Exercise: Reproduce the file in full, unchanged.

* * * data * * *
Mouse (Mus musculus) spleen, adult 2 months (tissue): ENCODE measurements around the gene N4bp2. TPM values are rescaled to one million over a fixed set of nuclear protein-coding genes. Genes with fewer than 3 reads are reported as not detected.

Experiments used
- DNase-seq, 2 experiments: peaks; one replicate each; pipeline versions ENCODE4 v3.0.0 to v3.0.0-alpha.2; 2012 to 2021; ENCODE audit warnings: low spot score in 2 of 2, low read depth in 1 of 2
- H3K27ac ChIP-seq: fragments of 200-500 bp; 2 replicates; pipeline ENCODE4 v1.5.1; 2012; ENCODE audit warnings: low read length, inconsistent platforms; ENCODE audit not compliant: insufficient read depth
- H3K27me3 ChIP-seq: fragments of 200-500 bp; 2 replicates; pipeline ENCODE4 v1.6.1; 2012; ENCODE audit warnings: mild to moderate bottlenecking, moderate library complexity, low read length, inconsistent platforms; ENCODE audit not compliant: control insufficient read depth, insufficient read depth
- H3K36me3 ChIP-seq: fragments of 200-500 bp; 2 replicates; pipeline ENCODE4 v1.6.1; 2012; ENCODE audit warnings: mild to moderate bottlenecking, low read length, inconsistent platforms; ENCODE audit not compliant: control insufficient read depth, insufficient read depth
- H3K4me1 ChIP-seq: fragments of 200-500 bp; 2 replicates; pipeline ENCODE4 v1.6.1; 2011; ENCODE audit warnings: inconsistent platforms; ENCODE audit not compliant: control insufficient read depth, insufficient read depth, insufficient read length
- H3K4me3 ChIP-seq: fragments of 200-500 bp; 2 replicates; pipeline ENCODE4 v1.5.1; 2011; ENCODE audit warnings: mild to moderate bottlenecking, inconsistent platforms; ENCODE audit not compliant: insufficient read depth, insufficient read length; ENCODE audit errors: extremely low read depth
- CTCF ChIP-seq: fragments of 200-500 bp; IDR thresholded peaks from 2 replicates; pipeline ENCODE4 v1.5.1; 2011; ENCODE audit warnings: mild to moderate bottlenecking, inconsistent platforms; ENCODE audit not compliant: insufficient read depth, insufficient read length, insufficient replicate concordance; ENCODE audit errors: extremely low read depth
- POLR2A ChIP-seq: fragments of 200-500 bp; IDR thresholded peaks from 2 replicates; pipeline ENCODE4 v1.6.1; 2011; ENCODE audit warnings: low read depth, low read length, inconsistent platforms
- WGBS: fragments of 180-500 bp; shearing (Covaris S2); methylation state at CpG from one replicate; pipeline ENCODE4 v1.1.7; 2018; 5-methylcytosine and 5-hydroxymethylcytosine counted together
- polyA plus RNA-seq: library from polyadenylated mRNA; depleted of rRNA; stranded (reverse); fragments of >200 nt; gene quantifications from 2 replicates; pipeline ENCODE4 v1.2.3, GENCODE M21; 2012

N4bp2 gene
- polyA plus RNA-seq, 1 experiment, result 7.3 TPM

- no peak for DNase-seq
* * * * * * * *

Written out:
Mouse (Mus musculus) spleen, adult 2 months (tissue): ENCODE measurements around the gene N4bp2. TPM values are rescaled to one million over a fixed set of nuclear protein-coding genes. Genes with fewer than 3 reads are reported as not detected.

Experiments used
- DNase-seq, 2 experiments: peaks; one replicate each; pipeline versions ENCODE4 v3.0.0 to v3.0.0-alpha.2; 2012 to 2021; ENCODE audit warnings: low spot score in 2 of 2, low read depth in 1 of 2
- H3K27ac ChIP-seq: fragments of 200-500 bp; 2 replicates; pipeline ENCODE4 v1.5.1; 2012; ENCODE audit warnings: low read length, inconsistent platforms; ENCODE audit not compliant: insufficient read depth
- H3K27me3 ChIP-seq: fragments of 200-500 bp; 2 replicates; pipeline ENCODE4 v1.6.1; 2012; ENCODE audit warnings: mild to moderate bottlenecking, moderate library complexity, low read length, inconsistent platforms; ENCODE audit not compliant: control insufficient read depth, insufficient read depth
- H3K36me3 ChIP-seq: fragments of 200-500 bp; 2 replicates; pipeline ENCODE4 v1.6.1; 2012; ENCODE audit warnings: mild to moderate bottlenecking, low read length, inconsistent platforms; ENCODE audit not compliant: control insufficient read depth, insufficient read depth
- H3K4me1 ChIP-seq: fragments of 200-500 bp; 2 replicates; pipeline ENCODE4 v1.6.1; 2011; ENCODE audit warnings: inconsistent platforms; ENCODE audit not compliant: control insufficient read depth, insufficient read depth, insufficient read length
- H3K4me3 ChIP-seq: fragments of 200-500 bp; 2 replicates; pipeline ENCODE4 v1.5.1; 2011; ENCODE audit warnings: mild to moderate bottlenecking, inconsistent platforms; ENCODE audit not compliant: insufficient read depth, insufficient read length; ENCODE audit errors: extremely low read depth
- CTCF ChIP-seq: fragments of 200-500 bp; IDR thresholded peaks from 2 replicates; pipeline ENCODE4 v1.5.1; 2011; ENCODE audit warnings: mild to moderate bottlenecking, inconsistent platforms; ENCODE audit not compliant: insufficient read depth, insufficient read length, insufficient replicate concordance; ENCODE audit errors: extremely low read depth
- POLR2A ChIP-seq: fragments of 200-500 bp; IDR thresholded peaks from 2 replicates; pipeline ENCODE4 v1.6.1; 2011; ENCODE audit warnings: low read depth, low read length, inconsistent platforms
- WGBS: fragments of 180-500 bp; shearing (Covaris S2); methylation state at CpG from one replicate; pipeline ENCODE4 v1.1.7; 2018; 5-methylcytosine and 5-hydroxymethylcytosine counted together
- polyA plus RNA-seq: library from polyadenylated mRNA; depleted of rRNA; stranded (reverse); fragments of >200 nt; gene quantifications from 2 replicates; pipeline ENCODE4 v1.2.3, GENCODE M21; 2012

N4bp2 gene
- polyA plus RNA-seq, 1 experiment, result 7.3 TPM

- no peak for DNase-seq